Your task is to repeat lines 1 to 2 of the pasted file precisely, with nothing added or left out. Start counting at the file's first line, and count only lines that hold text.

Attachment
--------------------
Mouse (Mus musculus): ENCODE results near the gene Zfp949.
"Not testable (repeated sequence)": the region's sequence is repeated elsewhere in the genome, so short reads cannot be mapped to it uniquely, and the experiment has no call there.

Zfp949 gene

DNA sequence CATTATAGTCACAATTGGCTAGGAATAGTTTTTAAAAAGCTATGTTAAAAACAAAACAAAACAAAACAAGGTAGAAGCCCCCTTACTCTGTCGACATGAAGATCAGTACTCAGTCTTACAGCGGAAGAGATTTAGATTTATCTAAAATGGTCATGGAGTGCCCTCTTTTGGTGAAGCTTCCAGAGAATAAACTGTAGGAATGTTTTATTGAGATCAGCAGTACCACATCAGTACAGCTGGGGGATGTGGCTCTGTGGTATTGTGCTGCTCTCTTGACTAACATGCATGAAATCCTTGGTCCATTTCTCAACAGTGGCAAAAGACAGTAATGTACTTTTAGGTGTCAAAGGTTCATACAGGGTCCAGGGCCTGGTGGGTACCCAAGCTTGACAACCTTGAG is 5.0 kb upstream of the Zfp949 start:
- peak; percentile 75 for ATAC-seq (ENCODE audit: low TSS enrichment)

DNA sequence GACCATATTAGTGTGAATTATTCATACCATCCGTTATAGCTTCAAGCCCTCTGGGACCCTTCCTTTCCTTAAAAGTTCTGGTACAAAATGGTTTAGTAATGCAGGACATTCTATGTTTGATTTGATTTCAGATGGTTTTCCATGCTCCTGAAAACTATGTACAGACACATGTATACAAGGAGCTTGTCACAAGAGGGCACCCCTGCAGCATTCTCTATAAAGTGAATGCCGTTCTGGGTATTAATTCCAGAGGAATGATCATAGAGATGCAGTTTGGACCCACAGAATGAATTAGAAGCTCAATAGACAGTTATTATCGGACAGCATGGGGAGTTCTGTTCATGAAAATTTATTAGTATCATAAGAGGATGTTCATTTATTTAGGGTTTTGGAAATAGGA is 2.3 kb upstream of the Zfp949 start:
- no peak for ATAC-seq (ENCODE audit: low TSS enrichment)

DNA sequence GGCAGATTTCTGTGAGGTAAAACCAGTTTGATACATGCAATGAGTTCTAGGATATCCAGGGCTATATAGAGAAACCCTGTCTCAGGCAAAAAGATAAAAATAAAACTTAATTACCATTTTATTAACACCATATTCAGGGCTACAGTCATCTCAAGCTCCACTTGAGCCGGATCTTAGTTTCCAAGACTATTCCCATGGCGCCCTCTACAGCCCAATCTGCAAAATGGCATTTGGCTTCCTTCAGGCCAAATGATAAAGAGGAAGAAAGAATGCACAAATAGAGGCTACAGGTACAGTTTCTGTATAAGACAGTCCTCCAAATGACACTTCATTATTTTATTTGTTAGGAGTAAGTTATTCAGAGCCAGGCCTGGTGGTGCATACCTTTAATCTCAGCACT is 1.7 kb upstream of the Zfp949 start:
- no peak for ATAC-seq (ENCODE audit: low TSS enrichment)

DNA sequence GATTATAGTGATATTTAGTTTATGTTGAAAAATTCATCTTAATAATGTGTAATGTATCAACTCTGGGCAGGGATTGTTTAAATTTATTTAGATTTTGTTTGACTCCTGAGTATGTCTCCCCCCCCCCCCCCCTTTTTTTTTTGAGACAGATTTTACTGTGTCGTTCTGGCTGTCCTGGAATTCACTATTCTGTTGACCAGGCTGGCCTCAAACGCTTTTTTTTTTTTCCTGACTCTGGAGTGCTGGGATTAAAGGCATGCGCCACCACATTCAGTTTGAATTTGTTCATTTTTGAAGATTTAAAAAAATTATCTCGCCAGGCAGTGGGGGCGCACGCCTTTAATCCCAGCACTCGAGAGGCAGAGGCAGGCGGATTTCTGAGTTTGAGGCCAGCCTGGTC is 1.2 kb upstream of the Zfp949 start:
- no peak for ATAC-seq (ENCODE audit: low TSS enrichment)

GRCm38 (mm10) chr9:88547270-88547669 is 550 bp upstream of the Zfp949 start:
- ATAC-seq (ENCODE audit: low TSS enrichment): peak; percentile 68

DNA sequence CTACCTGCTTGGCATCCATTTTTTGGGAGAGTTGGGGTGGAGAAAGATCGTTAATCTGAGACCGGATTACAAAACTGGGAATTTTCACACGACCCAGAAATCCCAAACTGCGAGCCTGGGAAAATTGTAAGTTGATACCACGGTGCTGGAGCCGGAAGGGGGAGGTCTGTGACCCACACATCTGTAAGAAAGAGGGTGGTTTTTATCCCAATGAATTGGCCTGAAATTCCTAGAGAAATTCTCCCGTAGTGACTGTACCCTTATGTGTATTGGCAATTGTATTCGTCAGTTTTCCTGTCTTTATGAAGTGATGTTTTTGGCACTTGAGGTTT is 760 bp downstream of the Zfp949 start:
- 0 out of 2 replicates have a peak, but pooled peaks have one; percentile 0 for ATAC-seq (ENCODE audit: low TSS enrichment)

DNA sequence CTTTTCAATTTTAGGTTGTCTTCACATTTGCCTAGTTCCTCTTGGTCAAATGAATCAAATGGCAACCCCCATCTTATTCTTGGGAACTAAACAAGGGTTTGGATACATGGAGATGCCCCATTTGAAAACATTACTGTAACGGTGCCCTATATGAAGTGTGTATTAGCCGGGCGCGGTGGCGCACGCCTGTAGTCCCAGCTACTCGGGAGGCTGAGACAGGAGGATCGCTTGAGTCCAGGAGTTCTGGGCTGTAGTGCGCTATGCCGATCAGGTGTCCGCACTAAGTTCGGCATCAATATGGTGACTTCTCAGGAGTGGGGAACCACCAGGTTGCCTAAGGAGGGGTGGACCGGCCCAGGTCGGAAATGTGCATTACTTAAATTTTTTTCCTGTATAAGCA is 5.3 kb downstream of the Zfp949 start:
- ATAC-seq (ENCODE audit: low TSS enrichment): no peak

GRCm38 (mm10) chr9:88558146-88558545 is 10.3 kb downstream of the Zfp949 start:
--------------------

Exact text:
Mouse (Mus musculus): ENCODE results near the gene Zfp949.
"Not testable (repeated sequence)": the region's sequence is repeated elsewhere in the genome, so short reads cannot be mapped to it uniquely, and the experiment has no call there.